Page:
2017: Grading Transport Sector Agencies 3, How NIWA, NITT, AIB Fared

2017: Grading Transport Sector Agencies 3, How NIWA, NITT, AIB FaredBy Kenneth Jukpor, Oyeniyi Iwakun, Nkem Osuagwu

The appraisal of Transport sector agencies continues for the year 2017. The year was one loaded with activities, issues and scandals in the Nigerian Transportation sector; but what did these agencies achieve? Find Out!

For the grading system: A =90-100%, B+ = 80-89%, B =70-79%, C+ =60-69%, C =50-59%, D =40-49% and E = 30-39%, F = 0-30%. Enjoy it:


National Inland Waterways Authority (NIWA)

The law establishing NIWA gave it the following statutory roles:  Provide regulation for inland water navigation;  Ensure development of infrastructural facilities for a national inland waterways connectivity with economic centers using the River Ports and nodal points for inter-nodal exchanges; Ensure the development of indigenous technical and managerial skills to meet the challenges of modern inland waterways transportation. For the purpose of this report each of the core function carries 25points while the other functions carry another 25 points.

Provide regulation for inland water navigation:

Like Shippers’ Council, in 2017 NIWA also received an unfavourable Appeal Court ruling on the tussle between NIWA and the Lagos Waterways Authority (LASWA), over who has the constitutional power to control the waterways in Lagos State.

While NIWA argues that it has the sole constitutional mandate to provide regulations on the nation’s waterways and charge fees from operators and protect the stakeholders’ interest, LASWA on the other hand insists that it also has the legal right to control the natural resources (mineral deposits) in the state.

The Appeal Court in its judgment, which was delivered by Justice Hussein Mukhtar, ruled: “It is hereby held that the Lagos State House of Assembly is competent to make laws in respect of the intra-inland waterways in Lagos State, except the Inter-State waterways declared as International or Inter-State Waterway under item 5 in the 2th Schedule to the National Inland Waterways Act.”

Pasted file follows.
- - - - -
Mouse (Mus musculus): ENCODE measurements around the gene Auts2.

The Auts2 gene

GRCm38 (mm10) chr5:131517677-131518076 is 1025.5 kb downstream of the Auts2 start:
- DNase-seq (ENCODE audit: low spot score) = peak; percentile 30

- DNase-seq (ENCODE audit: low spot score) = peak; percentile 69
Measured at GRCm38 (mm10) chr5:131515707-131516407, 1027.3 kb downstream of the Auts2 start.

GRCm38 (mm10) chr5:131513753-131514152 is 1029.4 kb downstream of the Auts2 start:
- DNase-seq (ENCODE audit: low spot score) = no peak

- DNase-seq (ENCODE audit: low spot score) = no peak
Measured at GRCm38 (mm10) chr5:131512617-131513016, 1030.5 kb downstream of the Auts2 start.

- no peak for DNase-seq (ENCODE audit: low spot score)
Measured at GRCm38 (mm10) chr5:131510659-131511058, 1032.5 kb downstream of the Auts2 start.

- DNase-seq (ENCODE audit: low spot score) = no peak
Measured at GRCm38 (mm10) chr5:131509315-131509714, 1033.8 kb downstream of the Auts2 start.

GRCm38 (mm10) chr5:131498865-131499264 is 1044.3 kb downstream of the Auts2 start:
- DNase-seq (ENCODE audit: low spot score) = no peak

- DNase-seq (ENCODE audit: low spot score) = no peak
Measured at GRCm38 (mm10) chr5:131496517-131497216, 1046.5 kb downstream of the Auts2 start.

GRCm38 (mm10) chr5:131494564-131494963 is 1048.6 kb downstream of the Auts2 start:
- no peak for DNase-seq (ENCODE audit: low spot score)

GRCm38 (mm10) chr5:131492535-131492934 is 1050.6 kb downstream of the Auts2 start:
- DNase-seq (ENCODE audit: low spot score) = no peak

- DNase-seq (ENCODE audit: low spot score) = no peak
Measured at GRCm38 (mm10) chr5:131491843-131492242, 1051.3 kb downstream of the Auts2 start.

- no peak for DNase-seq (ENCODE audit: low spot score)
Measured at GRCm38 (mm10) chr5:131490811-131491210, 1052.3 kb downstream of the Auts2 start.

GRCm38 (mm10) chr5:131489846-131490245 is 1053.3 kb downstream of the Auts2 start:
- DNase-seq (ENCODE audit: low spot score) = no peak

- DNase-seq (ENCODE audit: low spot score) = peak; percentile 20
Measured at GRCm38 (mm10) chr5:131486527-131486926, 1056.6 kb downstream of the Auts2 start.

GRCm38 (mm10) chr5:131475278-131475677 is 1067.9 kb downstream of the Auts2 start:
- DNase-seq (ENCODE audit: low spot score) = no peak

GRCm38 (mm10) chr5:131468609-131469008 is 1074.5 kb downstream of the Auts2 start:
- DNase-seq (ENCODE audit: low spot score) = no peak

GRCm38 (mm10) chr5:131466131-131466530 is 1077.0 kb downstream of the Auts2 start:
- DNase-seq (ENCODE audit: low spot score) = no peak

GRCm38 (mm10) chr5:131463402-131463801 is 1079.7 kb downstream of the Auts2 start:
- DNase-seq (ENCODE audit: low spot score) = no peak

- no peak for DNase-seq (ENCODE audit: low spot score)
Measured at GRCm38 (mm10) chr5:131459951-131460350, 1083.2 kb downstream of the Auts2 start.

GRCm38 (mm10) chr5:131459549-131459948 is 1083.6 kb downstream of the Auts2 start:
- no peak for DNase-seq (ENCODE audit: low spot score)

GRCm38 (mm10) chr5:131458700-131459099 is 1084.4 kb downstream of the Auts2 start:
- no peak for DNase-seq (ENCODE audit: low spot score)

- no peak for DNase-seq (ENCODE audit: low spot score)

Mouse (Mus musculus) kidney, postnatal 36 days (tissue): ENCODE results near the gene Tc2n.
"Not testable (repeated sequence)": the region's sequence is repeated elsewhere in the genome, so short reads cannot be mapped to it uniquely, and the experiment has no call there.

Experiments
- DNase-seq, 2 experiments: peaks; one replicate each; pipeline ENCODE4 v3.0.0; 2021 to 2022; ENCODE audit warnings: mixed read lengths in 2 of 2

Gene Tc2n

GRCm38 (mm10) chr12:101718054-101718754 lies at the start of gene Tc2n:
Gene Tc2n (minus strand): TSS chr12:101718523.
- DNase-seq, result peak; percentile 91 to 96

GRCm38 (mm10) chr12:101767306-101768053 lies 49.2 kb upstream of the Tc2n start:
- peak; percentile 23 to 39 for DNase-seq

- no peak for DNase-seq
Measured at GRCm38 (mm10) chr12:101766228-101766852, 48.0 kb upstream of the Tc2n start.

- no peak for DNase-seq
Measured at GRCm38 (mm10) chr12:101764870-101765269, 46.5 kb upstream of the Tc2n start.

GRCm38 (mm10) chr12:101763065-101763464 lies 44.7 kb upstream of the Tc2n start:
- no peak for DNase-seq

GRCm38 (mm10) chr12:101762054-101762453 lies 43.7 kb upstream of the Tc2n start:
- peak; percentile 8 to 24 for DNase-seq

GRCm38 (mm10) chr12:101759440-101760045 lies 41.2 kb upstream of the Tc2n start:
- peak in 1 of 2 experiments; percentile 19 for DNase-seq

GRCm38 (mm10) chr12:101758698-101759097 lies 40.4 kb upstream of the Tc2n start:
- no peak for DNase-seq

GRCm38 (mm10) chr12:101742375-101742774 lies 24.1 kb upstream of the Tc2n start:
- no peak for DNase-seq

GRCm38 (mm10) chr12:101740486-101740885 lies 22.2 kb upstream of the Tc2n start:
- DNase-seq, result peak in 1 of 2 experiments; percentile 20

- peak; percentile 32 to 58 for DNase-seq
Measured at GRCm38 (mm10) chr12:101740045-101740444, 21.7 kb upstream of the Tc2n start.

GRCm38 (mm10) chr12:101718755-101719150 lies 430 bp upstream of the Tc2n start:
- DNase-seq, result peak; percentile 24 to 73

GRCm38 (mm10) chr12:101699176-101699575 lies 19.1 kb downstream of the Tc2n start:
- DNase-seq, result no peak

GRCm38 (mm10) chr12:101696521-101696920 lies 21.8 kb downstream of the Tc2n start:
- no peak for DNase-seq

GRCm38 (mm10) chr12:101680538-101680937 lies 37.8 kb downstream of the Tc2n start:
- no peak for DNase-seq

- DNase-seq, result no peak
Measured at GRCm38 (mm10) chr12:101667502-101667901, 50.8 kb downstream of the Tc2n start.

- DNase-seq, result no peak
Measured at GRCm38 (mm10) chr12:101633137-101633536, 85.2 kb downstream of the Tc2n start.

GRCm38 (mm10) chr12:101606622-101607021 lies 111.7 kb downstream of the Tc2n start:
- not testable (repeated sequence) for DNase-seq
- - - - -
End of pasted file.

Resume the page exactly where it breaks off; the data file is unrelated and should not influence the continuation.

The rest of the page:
Therefore, the agency’s regulatory functions were impaired. Score = 10/25

 Ensure development of infrastructural facilities for national inland waterways connectivity with economic centers using the River Ports and nodal points for inter-nodal exchanges;

The agency went into partnership with NIMASA to develop and make the nation’s inland water ways economically viable. With the NIMASA Chairman, Retired Maj-Gen. Jonathan Garba noting that “the partnership would focus on how to make the existing 10,000 kilometres of inland waterways in the country navigable.”

Nothing of note was achieved in this area in 2017, but the agency is expected to make giant strides this year.Score = 5/25

Ensure the development of indigenous technical and managerial skills to meet the challenges of modern inland waterways transportation:

The Authority didn’t record any significant training in this aspect apart from few inhouse general staff trainings. Score 7/25

Other functions and powers of the Authority include: – undertake capital and maintenance dredging;
 undertake hydrological and hydrographic surveys: design ferry routes:  survey, remove, and receive derelicts, wrecks and other obstructions from in land waterways;  operate ferry services within the inland waterways system;  undertake installation and maintenance of lights, buoys and all navigational aids along water channels and banks; etc.

NIWA was only able to attack some of these responsibilities as the Agency spent the better part of the year 2017 fighting its regulatory status at the Courts. Score 7/25


NIWA had tough year in 2017, when the year began, the Managing Director, Mr. Boss Gida Mustapha was barely three months old when the year started and he was redeployed by the President later in October to serve as the Secretary General of the Federation. Mr. Danladi Ibrahim is the Acting MD/CEO and he can guarantee you a productive 2018 for NIWA.

Grade F (29%)


Council for the Regulations Of Freight Forwarders of Nigeria (CRFFN)

CRFFN is a product of an act of Parliament in 2007 meant to address the complexities and global demands in the import and export business as it relates to freight forwarders and clearing agents. CRFFN is saddled with the responsibility of regulating and controlling the practice of freight forwarding, and promoting the highest standard of competence, practice and conduct among members of the profession.